According to the most recent edition of the ‘European Tourism Trends & Prospects’ quarterly report, EU travel volumes are still considerably below pre-pandemic levels and are not expected to be matched until 2024.
The study, which is sponsored by the European Travel Commission (ETC), tracks the impact of COVID-19 on the industry and how travel activity is rebounding.
It concludes that international arrivals will be 60 percent below 2019 figures by the end of 2021, despite the increase seen in summer.
Domestic travel, on the other hand, is still down 77% from pre-pandemic levels although the introduction of the EU Digital COVID-19 Certificate was critical to simplifying cross-border mobility over the last peak season.
“…Vaccination efforts won’t be enough. As the winter months approach, it is imperative that Europe strives to further restore the freedom of movement by implementing more holistic and coherent approaches for travel within and outside the EU,” said Luís Araújo, ETC’s President.
According to data collected by the ETC in the third quarter, the first nations to reopen were also the most demanded tourist destinations.
For instance, the largest increase in arrivals from 2019 rates was seen in Greece (-19% vs. 2019) and Croatia (-37%).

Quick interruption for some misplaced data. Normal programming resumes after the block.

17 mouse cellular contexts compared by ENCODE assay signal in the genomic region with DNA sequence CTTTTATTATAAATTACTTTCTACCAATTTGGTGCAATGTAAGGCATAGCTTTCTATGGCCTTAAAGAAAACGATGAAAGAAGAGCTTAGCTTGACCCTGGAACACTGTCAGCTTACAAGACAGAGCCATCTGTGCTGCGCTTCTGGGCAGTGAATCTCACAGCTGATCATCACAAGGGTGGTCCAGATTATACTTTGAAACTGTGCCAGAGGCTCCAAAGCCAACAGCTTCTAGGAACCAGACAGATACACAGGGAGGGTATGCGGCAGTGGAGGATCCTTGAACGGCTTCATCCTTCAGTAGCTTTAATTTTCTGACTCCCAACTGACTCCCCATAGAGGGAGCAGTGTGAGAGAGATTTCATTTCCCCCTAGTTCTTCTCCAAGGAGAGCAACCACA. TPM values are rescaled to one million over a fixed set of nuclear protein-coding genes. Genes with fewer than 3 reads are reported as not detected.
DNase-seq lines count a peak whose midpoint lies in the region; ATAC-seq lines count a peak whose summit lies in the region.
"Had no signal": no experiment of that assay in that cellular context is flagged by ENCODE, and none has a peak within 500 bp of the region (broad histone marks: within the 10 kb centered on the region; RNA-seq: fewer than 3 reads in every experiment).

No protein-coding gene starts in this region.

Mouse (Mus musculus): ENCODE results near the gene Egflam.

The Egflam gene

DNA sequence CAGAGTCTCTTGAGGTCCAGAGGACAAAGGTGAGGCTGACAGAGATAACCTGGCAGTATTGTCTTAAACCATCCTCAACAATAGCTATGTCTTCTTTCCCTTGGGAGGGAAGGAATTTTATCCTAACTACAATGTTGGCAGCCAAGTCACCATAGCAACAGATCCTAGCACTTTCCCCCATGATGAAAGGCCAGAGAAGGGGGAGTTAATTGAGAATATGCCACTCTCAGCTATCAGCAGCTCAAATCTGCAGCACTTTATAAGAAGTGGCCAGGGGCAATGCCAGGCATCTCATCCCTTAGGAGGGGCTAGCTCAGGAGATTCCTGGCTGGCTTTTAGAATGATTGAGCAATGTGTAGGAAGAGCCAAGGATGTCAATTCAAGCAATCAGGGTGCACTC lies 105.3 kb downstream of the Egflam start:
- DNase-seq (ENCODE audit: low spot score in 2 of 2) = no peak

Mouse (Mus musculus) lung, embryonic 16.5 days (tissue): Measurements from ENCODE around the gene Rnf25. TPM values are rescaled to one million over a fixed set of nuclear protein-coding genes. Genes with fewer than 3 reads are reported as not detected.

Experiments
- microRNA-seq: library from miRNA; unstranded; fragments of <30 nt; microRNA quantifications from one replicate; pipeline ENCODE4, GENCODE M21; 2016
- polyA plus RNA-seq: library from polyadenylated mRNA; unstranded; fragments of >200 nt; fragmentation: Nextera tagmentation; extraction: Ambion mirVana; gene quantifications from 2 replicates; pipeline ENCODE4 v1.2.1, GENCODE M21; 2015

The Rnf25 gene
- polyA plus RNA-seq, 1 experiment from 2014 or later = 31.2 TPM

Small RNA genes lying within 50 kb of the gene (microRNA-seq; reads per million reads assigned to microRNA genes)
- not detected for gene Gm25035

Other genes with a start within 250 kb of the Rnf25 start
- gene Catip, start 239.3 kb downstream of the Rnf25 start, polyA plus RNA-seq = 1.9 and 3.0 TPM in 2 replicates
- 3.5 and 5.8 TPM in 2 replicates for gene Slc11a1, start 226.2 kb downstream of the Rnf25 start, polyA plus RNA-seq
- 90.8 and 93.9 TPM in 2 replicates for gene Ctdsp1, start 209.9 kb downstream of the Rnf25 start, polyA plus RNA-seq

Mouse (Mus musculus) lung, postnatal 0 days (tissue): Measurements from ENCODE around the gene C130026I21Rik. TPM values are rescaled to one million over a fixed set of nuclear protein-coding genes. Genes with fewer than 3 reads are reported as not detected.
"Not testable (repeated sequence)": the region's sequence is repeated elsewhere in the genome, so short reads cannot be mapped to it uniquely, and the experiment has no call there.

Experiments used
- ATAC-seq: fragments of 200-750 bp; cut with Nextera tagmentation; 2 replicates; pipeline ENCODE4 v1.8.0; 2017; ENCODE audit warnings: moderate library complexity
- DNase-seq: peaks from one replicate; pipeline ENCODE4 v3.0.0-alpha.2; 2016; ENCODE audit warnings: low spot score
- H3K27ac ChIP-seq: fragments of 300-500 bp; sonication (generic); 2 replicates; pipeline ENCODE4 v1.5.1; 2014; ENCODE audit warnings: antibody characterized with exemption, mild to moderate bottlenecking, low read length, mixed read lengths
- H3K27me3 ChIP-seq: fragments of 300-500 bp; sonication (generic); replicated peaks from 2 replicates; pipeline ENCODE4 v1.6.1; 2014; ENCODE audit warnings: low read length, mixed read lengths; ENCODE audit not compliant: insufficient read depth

In contrast, the Czech Republic saw the worst drop (-94%) as a result of its stringent COVID-19 measures.
According to ETC, two-thirds of European citizens want to travel during the autumn and winter seasons.
However, their plans could be put on hold as Europe becomes the “epicenter of COVID-19 once again” as per the World Health Organization (WHO).
The number of new coronavirus cases has increased by more than 50%. The health agency has warned that the continent might see other half-million deaths by February.
“If you look at the last four weeks, the hospitalizations have doubled,” Dr. Hans Kluge, the World Health Organization’s Regional Director for Europe, told CBS News.
Countries such as the Netherlands, Hungry, and France had to reintroduce COVID-19 restrictions this week due to a rise in hospitalizations.
Thus, everything points that that the already-confirmed fifth wave of coronavirus cases may put off the recovery of European travel to 2024.